It’s not with universal approbation that V.K. Sasikala, a close aide of former CM J. Jayalalithaa for decades (except brief periods when she was expelled), will take over as Tamil Nadu’s chief minister. She became the AIADMK’s leader (general secretary) two months ago, after Jaya’s death. She has no practical administrative experience, but is known to have picked up considerable expertise as a backstage manipulator. She is a co-accused with Jayalalithaa in the disproportionate assets case, where the final verdict is yet to be delivered on appeals after the Karnataka high court sensationally acquitted all of them last year. Sasikala never contested an election nor made a political speech before she took charge of the AIADMK in extraordinary circumstances. She has won over a majority of AIADMK’s 134 legislators and staked a claim to forming her government, replacing perennial stand-in Panneerselvam, who did his job competently at every turn.
What Sasikala is doing can’t be legally challenged. Tamil Nadu’s first CM, C. Rajagopalachari, didn’t stand in the first-ever general election in 1952 and was nominated to the Madras Legislative Council to become CM as the Congress cobbled together a majority by wooing MLAs. Janaki Ramachandran was another example. History has nothing against her. The question is moral and ethical. It is debatable if she should have waited for possible final acquittal in the DA case (Fera cases are pending against her too) and not risk losing her post as Jaya was forced to after conviction. The popular opinion may be against her move, going by the kneejerk fury of the social media. But she has the option of standing in an assembly byelection within six months. Garnering votes will be her first big test as a full-fledged politician.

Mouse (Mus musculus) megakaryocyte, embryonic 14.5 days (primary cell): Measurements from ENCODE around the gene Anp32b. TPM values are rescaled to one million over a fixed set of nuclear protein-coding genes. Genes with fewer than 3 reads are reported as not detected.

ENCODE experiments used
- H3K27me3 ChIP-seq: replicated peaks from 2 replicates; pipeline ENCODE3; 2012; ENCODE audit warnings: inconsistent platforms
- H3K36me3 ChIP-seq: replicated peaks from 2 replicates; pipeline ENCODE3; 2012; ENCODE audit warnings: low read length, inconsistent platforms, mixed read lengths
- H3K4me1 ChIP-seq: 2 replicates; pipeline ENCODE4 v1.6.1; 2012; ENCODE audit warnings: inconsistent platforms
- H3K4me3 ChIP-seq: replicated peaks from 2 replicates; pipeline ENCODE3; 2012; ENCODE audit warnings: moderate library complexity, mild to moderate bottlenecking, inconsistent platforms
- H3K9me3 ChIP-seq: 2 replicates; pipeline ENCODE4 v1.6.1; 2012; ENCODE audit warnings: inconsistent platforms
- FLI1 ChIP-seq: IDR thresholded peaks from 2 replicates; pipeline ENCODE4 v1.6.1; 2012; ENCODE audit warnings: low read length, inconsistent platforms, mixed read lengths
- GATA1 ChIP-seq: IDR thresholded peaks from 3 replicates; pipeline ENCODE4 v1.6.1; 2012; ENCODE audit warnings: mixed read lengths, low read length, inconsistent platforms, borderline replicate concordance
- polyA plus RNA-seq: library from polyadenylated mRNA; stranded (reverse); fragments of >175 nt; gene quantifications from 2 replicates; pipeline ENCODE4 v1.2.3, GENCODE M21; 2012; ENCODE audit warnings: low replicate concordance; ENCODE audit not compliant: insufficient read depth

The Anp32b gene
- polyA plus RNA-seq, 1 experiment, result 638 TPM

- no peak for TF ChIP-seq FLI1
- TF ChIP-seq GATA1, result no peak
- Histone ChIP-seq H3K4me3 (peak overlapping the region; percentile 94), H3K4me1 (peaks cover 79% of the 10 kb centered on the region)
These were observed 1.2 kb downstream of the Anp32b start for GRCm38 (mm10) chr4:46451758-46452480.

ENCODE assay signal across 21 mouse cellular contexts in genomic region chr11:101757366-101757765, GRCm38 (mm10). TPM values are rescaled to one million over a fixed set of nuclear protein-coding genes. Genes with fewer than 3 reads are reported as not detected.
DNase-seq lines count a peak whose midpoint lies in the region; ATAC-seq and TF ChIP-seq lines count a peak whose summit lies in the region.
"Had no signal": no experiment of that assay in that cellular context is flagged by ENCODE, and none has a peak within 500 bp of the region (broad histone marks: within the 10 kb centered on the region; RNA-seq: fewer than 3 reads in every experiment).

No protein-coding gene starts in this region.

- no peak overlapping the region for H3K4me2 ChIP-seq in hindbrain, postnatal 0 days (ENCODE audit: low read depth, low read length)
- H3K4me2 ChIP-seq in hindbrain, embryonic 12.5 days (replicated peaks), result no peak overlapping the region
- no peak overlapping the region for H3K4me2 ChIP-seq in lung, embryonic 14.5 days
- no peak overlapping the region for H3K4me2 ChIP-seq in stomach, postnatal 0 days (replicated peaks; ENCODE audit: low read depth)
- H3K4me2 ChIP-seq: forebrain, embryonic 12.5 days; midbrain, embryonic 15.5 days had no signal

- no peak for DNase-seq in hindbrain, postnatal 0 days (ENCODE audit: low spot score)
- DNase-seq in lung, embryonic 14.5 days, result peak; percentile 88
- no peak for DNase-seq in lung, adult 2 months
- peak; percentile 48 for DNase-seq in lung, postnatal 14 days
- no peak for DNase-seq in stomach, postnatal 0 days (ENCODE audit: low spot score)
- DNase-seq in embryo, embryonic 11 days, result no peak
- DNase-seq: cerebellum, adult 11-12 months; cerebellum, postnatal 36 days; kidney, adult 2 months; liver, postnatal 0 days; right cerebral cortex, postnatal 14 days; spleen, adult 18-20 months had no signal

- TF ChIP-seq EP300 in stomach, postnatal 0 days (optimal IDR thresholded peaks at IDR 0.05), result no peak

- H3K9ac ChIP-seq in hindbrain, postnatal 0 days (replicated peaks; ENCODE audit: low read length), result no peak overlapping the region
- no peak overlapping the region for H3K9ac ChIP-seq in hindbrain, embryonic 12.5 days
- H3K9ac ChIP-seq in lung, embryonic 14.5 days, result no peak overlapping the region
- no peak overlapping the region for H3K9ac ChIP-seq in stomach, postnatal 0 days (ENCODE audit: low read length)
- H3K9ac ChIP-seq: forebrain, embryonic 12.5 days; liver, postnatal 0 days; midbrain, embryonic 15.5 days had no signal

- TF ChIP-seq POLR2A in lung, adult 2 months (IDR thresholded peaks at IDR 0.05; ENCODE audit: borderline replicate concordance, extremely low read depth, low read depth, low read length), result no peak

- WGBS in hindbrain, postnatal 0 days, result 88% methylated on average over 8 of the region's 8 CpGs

Sasikala’s spectacular rise can’t be held against her when it comes to judging competence at a job many men with little formal education have held. The DA case hangs over her like a Damocles’ sword, but the Supreme Court, that hasn’t ruled on it for two decades, says it needs just one week now as the case is “almost over”. If that’s true, Sasikala may as well wait for the verdict before taking her mentor Jayalalithaa’s chair at Fort St. George. That will be the minimum step in morality even a manipulator can take. She will then rule a state just recovering from many issues, including a popular movement for the bull-taming sport of jallikattu. It also faces a yawning fiscal deficit. The change of guard will come at a contentious time and perhaps at the cost of alienating the BJP-ruled Centre. What Tamil Nadu needs most now is stability, and Sasikala at least promises to keep the AIADMK flock together, in which she has shown some expertise.